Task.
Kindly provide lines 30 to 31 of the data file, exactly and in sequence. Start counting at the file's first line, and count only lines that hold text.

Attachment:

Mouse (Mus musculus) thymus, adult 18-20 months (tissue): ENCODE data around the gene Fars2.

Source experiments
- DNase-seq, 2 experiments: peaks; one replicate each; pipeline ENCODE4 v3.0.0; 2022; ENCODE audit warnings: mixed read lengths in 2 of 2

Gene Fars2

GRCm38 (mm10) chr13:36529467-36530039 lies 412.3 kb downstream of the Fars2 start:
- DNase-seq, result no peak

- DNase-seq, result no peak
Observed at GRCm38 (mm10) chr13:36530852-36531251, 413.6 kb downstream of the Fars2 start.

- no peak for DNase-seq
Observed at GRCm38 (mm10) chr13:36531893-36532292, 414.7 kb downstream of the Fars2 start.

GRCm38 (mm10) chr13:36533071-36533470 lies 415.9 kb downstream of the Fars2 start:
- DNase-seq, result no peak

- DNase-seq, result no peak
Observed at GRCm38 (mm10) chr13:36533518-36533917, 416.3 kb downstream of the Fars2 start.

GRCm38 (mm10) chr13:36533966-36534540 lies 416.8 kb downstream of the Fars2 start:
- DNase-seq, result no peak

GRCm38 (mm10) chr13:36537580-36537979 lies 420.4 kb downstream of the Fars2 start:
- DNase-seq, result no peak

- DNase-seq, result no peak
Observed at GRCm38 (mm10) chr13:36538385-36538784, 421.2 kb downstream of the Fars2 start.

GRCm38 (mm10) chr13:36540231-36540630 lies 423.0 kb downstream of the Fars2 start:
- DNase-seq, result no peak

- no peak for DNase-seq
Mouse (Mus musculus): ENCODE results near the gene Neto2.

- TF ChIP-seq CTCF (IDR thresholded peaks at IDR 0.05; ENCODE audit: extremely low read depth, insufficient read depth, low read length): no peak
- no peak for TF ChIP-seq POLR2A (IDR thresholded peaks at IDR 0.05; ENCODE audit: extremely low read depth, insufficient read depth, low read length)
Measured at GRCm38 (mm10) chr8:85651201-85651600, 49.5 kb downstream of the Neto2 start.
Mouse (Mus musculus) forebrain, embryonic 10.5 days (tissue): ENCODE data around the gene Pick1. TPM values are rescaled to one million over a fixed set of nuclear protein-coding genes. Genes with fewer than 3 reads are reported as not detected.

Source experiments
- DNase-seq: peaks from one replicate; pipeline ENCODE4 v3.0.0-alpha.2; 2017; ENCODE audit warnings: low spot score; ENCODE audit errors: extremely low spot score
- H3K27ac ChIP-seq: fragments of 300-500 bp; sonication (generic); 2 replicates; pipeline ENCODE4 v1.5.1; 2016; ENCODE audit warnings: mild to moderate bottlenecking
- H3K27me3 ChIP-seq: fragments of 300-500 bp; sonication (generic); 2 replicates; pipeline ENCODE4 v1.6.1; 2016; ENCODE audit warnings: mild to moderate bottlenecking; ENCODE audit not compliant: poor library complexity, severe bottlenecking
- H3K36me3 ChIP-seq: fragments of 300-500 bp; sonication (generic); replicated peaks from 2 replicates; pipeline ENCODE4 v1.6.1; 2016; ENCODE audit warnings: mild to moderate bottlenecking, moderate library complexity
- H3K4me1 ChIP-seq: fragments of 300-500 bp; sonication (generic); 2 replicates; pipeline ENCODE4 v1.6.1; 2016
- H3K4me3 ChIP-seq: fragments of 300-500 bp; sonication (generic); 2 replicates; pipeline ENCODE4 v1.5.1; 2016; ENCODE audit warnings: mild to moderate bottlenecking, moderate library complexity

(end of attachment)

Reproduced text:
- DNase-seq: peaks from one replicate; pipeline ENCODE4 v3.0.0-alpha.2; 2017; ENCODE audit warnings: low spot score; ENCODE audit errors: extremely low spot score
- H3K27ac ChIP-seq: fragments of 300-500 bp; sonication (generic); 2 replicates; pipeline ENCODE4 v1.5.1; 2016; ENCODE audit warnings: mild to moderate bottlenecking